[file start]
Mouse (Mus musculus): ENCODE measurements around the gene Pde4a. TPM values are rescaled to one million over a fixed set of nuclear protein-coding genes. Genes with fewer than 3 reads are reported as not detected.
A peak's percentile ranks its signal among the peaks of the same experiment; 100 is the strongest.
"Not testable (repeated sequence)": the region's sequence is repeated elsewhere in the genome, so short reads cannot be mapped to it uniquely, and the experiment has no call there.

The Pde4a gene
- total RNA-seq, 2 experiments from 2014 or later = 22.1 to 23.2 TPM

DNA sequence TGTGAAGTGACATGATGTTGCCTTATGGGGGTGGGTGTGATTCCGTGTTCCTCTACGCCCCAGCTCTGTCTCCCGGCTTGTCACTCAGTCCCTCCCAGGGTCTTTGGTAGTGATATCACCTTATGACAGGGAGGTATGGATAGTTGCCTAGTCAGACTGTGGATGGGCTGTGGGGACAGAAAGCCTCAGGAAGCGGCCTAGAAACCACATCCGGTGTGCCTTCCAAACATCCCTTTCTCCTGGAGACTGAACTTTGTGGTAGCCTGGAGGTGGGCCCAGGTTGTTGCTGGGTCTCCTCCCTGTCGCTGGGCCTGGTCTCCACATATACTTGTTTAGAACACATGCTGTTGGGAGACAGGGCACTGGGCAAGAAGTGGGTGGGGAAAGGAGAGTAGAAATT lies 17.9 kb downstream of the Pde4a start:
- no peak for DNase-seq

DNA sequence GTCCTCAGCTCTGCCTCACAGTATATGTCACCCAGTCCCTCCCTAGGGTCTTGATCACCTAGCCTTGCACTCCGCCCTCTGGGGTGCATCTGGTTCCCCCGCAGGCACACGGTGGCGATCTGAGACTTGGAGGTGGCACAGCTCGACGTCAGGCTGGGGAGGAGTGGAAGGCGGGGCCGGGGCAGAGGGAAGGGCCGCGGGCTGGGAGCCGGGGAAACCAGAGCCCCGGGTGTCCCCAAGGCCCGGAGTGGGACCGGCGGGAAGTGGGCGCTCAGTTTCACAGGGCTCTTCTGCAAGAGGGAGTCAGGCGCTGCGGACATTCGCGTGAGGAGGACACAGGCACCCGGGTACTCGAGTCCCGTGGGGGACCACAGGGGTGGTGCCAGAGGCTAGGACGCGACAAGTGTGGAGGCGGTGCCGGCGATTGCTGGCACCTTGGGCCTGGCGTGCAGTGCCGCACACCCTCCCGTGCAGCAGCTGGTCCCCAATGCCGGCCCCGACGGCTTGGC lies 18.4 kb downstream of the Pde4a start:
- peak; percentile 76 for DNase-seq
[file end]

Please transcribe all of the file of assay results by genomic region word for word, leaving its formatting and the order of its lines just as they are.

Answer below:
Mouse (Mus musculus): ENCODE measurements around the gene Pde4a. TPM values are rescaled to one million over a fixed set of nuclear protein-coding genes. Genes with fewer than 3 reads are reported as not detected.
A peak's percentile ranks its signal among the peaks of the same experiment; 100 is the strongest.
"Not testable (repeated sequence)": the region's sequence is repeated elsewhere in the genome, so short reads cannot be mapped to it uniquely, and the experiment has no call there.

The Pde4a gene
- total RNA-seq, 2 experiments from 2014 or later = 22.1 to 23.2 TPM

DNA sequence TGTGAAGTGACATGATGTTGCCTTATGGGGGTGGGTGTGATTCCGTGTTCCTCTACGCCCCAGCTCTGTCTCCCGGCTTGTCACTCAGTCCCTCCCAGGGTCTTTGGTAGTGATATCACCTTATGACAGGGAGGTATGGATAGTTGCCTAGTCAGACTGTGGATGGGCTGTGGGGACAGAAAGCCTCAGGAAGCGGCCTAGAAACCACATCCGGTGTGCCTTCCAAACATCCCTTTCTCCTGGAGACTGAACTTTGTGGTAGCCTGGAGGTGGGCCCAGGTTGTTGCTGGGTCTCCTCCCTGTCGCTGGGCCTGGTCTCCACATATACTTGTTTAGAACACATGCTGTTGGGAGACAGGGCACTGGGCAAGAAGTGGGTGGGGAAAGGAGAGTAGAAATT lies 17.9 kb downstream of the Pde4a start:
- no peak for DNase-seq

DNA sequence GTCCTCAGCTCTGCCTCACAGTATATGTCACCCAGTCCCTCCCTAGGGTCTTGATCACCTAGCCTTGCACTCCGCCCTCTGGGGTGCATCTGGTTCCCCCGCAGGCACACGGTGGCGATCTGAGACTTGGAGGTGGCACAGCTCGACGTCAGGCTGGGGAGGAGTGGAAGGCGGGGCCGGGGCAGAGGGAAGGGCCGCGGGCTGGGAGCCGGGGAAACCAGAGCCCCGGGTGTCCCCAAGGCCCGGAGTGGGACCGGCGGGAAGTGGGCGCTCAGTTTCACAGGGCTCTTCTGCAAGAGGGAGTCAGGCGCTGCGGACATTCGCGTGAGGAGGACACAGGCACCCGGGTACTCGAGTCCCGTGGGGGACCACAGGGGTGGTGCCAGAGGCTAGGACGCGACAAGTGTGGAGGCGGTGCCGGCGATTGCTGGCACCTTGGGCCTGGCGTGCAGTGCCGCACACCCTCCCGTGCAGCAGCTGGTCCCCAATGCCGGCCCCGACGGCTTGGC lies 18.4 kb downstream of the Pde4a start:
- peak; percentile 76 for DNase-seq